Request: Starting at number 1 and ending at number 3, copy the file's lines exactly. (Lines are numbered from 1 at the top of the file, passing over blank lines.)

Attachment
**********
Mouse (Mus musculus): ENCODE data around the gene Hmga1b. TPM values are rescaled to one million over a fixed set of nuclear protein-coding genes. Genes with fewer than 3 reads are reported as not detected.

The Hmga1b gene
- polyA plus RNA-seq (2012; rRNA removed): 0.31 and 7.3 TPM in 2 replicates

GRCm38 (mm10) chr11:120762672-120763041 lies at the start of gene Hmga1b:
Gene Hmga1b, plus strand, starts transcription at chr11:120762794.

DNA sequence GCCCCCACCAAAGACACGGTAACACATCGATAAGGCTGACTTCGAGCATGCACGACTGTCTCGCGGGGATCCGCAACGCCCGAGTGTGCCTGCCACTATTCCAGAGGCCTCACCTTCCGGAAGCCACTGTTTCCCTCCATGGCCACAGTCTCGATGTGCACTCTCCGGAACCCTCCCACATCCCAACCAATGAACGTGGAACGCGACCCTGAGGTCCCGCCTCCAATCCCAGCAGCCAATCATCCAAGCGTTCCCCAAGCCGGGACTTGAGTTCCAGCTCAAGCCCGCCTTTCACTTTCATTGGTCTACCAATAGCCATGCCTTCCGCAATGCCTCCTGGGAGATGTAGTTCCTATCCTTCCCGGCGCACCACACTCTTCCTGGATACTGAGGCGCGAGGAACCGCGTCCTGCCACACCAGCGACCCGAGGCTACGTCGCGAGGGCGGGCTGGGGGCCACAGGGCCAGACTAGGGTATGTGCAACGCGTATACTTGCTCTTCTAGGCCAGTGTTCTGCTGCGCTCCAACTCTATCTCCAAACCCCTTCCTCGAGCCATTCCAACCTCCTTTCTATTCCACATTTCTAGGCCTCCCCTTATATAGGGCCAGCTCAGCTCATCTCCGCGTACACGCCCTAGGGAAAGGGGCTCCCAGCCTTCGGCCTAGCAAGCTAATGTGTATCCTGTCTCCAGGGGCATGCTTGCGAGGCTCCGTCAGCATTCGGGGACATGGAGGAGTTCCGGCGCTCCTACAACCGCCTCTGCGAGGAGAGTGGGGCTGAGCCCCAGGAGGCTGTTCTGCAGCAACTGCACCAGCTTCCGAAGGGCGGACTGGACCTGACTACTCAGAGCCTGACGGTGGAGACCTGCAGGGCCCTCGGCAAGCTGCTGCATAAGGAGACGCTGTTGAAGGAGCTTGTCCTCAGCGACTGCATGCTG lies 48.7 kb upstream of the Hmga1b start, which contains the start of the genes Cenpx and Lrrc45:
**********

Mouse (Mus musculus): ENCODE data around the gene Hmga1b. TPM values are rescaled to one million over a fixed set of nuclear protein-coding genes. Genes with fewer than 3 reads are reported as not detected.

The Hmga1b gene
- polyA plus RNA-seq (2012; rRNA removed): 0.31 and 7.3 TPM in 2 replicates